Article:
Stack Overflow is a community of 4.7 million programmers, just like you, helping each other.

Join them; it only takes a minute:

Sign up
Join the Stack Overflow community to:
  1. Ask programming questions
  2. Answer and help your peers
  3. Get recognized for your expertise

I have a process where my main thread is reading a file and splitting it into parts. Those parts then require further processing. I would like to utilize any available threads so that the downstream processing is utilizing as much CPU (or as many cores) as possible. I don't want to create an excessive backlog from the main thread, so I need the main thread to wait to add to the queue until there is another available thread.

I see many articles like VB.NET 4.0: Looking to execute multiple threads, but wait until all threads are completed before resuming, but they are waiting for all threads to complete, whereas I just need any threads to be available

Is this something I can tackle with the Task Parallel Library, or should I be manually creating threads and monitoring a threadpool?

Using Reader As New StreamReader(FileName)
    Do
        CurrentBlockSize = Reader.ReadBlock(CurrentBuffer, 0, BufferSize)

        RunningBuffer &= New String(CurrentBuffer)

        If RunningBuffer.Contains(RowDelimiter) Then
            LineParts = RunningBuffer.Split(RowDelimiter)

            For I As Integer = 0 To LineParts.Count - 1
                If I < LineParts.Count - 1 Then

                    'Make synchronous call that blocks until' 
                    'another thread is available to process the line'
                    AddLineToTheProcessingQueue(CurrentLine)

                Else
                    RunningBuffer = LineParts(I)
                End If
            Next
        End If

    Loop While CurrentBlockSize = BufferSize
End Using
share|improve this question
    
This is almost certainly wasted effort, this kind of code is almost always disk bound. A simple check: restart your machine and run the single threaded version. If the CPU load on one core doesn't go over 50% then adding more threads cannot make it faster. – Hans Passant Apr 25 '13 at 18:47
    
@HansPassant, the downstream work is going to involve processing and sending large amounts of data to a database over TCP/IP, which is probably going to be slower then the disk reads. That's the part I want multi-threaded – Tom Halladay Apr 25 '13 at 18:59
    
Then pull, don't push the data. Much like most programs do that read a file. – Hans Passant Apr 25 '13 at 19:48
up vote 1 down vote accepted

Paste this code into a new Console Application.

Imports System.Threading

Module Module1

    ' I just picked 6 randomly, not sure what is a good strategy for picking this number
    ' also, not sure what is the difference between a Worker Thread and a Completion thread
    Const MaxWorkerThreads As Integer = 6
    Const MaxCompletionPortThreads As Integer = 6

    Sub Main()

        ThreadPool.SetMaxThreads(MaxWorkerThreads, MaxCompletionPortThreads)

        Dim availableWorkerThreads As Integer
        Dim availableCompletionPortThreads As Integer

        For i As Integer = 0 To 100

            ' GetAvailableThreads returns results via output parameters
            ThreadPool.GetAvailableThreads(availableWorkerThreads, availableCompletionPortThreads)

            Dim tries As Integer = 0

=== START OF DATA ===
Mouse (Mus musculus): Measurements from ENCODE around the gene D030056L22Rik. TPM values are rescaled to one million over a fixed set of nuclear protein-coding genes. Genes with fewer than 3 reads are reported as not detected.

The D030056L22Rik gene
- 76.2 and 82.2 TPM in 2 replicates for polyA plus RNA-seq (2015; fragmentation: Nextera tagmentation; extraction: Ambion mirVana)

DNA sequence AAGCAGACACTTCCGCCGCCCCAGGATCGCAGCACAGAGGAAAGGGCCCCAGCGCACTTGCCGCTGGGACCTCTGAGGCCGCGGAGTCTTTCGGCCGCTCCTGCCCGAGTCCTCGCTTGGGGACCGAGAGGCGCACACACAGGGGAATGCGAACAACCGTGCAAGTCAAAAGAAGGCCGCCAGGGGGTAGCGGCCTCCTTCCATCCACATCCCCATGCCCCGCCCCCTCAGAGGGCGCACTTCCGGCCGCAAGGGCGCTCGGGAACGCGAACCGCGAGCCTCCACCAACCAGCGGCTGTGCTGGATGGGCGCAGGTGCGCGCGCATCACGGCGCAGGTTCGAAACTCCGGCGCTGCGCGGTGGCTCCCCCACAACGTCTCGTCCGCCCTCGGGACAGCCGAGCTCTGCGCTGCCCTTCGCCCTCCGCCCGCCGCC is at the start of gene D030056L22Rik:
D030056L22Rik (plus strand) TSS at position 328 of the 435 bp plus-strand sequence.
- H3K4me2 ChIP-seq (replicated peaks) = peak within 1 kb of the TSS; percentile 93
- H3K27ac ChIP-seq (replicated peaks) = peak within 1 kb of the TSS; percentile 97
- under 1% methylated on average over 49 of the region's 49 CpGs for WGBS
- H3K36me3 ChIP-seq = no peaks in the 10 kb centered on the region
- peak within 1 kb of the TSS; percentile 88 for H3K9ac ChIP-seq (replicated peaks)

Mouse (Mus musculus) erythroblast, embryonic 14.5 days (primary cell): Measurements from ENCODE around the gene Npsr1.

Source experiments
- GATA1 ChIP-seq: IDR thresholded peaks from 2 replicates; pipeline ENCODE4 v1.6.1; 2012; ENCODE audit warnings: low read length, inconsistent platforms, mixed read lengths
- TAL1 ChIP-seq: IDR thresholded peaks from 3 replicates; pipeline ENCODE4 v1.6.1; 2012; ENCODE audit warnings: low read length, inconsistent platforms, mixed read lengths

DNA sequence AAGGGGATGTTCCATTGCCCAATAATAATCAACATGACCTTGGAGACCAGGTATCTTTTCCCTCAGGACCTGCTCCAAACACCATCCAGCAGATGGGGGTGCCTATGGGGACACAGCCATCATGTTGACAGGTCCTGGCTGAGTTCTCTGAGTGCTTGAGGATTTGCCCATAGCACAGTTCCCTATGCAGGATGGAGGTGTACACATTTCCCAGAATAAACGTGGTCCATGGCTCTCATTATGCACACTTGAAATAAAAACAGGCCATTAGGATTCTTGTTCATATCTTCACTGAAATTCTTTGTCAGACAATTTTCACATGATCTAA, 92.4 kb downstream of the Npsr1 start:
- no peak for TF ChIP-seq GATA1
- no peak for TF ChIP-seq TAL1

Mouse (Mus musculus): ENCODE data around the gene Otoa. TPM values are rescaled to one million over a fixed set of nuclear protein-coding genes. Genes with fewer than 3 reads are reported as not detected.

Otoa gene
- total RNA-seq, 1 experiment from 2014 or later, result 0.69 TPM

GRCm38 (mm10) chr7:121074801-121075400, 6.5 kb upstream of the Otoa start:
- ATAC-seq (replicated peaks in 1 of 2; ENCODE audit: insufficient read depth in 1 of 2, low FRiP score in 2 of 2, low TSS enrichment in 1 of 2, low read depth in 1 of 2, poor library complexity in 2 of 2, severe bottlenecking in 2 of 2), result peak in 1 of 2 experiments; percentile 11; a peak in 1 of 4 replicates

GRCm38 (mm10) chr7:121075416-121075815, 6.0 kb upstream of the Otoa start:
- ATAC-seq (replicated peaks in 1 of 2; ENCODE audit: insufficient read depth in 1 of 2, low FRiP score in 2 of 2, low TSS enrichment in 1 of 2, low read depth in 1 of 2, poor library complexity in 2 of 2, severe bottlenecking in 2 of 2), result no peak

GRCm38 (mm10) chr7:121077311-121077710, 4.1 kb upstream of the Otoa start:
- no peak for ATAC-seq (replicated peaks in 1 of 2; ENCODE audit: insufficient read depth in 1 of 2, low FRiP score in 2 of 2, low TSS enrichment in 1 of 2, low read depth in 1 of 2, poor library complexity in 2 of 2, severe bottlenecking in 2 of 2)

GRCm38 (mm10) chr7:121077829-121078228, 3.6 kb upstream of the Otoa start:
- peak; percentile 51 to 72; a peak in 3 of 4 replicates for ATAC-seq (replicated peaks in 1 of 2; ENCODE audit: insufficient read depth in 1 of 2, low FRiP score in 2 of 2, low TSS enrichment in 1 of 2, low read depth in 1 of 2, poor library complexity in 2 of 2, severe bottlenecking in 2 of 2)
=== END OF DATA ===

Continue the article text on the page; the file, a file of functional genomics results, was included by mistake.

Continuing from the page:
Do While (availableWorkerThreads = 0)
                ' this loop does not execute if there are available threads
                ' you may want to add a fail-safe to check "tries" in case the child threads get stuck
                tries += 1

                Console.WriteLine(String.Format("waiting to start item {0}, attempt {1}, available threads: {2}, {3}", i, tries, availableWorkerThreads, availableCompletionPortThreads))

                ' failure to call Sleep will make your program unresponsive
                Thread.Sleep(1000)

                ' call GetAvailableThreads again for the next test at the top of the loop
                ThreadPool.GetAvailableThreads(availableWorkerThreads, availableCompletionPortThreads)
            Loop

            ' this is how you pass parameters to a thread created through QueueUserWorkItem
            Dim parameters As Object() = {i}
            ThreadPool.QueueUserWorkItem(AddressOf DoWork, parameters)
            ' According to MSDN, you must Sleep after calling QueueUserWorkItem, or else the current thread will just exit
            Thread.Sleep(500)

        Next

    End Sub

    Sub DoWork(parameters As Object())
        Dim itemNumber = parameters(0)
        Dim sleepLength = itemNumber * 1000
        Console.WriteLine(String.Format("Item: {0} - sleeping for {1} miliseconds.", itemNumber, sleepLength))
        Thread.Sleep(sleepLength)
        Console.WriteLine(String.Format("Item: {0} - done sleeping.", itemNumber))
    End Sub

End Module
share|improve this answer

I'm not sure why exactly do you want to do this, but you can achieve something very similar by using BlockingCollection or a dataflow block with BoundedCapacity set.

For example, if you set the capacity to 1 and your consumers are busy at the moment, you won't be able to add a second item to the queue until one of the consumers finishes its current work and removes that item from the queue. And both versions give you a way to wait until you can add another item to the queue.

share|improve this answer
    
Yeah I started reading about TPL-Data Flow and the Bounded Capacity last night, very promising. I'll report back after some testing. Do you have any example code of a dataflow block with Bounded Capacity? – Tom Halladay Apr 25 '13 at 15:10
    
@TomHalladay You could look at this set of tests in mono's version of TDF. – svick Apr 25 '13 at 16:05

Your Answer

 
discard

By posting your answer, you agree to the privacy policy and terms of service.

Not the answer you're looking for? Browse other questions tagged or ask your own question.